Kalige Gudda residents are in distress

Kalige Gudda residents are in distress

Paddy fields at Kalige village in Sringeri have been damaged.

Tribals and traditional dwellers who were leading a life of content amid the forest, waterfalls and river in Kalige Gudda in Sringeri are in distress.

The landslides in Kalige Gudda has damaged houses, cowshed, paddy fields and plantations. 

Kalige village is situated 20-km away from Sringeri. The Kalige Gudda is known for its rich fauna and flora. 

Over 50 families are living on top of the hillock and are engaged in farming activities to eke out their living. 

Resident Lakshminarayana Nayak said, “Cardamom, pepper, Antuvalakai (soapnut), ‘Hippali’ and ‘Vatehuli’ were cultivated in the region during summer four decades ago. The state government had allowed Mysore Paper Mills to plant acacia saplings on the hillock. The laying of the road and use of machinery to dig pits led to the sliding of the soil from the base of the hill.”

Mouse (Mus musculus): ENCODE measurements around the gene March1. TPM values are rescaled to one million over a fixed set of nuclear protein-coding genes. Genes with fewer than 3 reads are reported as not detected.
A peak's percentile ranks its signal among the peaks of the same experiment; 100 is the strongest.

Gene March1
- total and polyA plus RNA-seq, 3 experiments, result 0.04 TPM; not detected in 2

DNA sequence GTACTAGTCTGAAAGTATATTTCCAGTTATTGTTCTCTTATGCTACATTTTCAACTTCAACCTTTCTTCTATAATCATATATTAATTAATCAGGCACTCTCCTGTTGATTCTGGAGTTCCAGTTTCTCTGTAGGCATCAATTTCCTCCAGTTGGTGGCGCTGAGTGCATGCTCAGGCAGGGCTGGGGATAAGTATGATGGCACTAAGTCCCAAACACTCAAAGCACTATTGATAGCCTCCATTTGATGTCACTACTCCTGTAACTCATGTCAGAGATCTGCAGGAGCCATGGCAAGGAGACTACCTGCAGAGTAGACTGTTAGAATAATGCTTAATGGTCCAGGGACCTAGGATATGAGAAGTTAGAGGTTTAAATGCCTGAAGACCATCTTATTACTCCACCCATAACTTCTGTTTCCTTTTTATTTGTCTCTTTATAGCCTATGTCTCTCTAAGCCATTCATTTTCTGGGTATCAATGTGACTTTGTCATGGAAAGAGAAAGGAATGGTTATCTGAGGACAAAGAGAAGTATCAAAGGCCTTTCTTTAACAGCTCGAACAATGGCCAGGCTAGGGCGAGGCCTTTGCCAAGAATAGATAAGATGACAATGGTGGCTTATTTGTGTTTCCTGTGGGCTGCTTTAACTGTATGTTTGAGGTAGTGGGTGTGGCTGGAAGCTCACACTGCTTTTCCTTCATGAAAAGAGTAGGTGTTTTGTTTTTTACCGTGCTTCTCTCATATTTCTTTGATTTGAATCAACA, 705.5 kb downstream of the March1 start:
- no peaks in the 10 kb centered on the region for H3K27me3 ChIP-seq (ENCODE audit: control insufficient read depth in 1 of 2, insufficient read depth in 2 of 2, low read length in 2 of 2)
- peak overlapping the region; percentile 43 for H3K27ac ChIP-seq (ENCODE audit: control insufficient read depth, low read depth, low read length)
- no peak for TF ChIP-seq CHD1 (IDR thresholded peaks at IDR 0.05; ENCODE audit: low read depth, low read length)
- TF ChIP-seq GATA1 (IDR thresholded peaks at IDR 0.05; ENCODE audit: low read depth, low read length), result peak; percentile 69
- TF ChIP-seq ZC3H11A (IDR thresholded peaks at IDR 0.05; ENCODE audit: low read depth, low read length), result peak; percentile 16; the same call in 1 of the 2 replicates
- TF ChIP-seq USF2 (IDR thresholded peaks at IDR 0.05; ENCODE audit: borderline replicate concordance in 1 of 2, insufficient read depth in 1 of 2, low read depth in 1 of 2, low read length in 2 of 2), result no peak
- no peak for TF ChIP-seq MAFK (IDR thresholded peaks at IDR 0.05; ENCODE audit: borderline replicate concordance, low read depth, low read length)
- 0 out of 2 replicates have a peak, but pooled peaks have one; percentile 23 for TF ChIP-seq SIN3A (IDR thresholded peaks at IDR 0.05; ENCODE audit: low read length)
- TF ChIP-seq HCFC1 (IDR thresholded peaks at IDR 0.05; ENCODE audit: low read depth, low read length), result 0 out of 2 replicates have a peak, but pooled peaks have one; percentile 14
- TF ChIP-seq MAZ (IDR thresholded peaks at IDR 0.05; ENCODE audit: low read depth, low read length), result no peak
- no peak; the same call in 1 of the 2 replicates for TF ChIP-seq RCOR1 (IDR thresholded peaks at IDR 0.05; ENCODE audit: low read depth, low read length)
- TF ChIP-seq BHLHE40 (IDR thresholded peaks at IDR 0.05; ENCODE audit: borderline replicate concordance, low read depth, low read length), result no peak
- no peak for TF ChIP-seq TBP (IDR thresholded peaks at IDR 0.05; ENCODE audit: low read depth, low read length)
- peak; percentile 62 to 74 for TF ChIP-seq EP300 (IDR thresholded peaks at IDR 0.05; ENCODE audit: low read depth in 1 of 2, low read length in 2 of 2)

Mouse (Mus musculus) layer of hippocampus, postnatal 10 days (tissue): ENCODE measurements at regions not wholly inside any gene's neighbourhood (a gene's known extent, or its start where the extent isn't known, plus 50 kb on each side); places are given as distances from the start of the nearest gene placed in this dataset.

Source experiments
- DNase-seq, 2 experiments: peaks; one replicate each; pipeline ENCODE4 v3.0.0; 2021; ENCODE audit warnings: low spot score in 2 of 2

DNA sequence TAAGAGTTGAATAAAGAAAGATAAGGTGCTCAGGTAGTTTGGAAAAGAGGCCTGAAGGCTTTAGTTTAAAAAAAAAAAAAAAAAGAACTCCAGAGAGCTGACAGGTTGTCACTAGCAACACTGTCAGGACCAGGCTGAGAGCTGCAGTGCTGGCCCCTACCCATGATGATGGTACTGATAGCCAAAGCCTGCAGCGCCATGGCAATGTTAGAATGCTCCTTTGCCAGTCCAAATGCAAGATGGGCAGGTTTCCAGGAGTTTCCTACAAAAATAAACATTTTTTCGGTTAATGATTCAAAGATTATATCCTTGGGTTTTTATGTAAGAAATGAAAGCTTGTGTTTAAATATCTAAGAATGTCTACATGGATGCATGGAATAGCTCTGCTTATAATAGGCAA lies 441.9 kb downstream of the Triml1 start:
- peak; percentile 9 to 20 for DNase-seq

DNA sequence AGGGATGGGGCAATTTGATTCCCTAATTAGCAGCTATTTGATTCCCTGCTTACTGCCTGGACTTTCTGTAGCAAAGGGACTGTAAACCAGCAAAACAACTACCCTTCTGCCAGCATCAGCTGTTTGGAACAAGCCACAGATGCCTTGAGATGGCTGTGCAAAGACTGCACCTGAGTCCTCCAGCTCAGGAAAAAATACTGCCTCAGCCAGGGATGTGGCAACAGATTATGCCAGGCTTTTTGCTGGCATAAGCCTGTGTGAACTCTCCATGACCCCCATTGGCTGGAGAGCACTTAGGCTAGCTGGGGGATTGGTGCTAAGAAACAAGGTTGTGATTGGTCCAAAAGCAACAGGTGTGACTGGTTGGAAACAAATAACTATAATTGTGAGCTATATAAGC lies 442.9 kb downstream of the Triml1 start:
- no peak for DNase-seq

Following the recent rain, paddy fields have been filled with silt. Though there is a road to connect Tarollikoodige and Talavanthikoodige in Kalige Gudda, the residents have to walk for 15-km to reach the main road during monsoon. The streams overflow during monsoon and damage crops, said a farmer, Arun. 

The elected representatives should provide basic amenities to Kalige village, echoed residents Rangappa and Nagappa. 

Begaru Gram Panchayat member Suresh Jatigeshwara said, “Over 200 electricity poles have been laid to supply electricity to 27 families in Tarollikoodige under Deendayal scheme. The wildlife division officials have stalled the work on a three-kilometre stretch.” 

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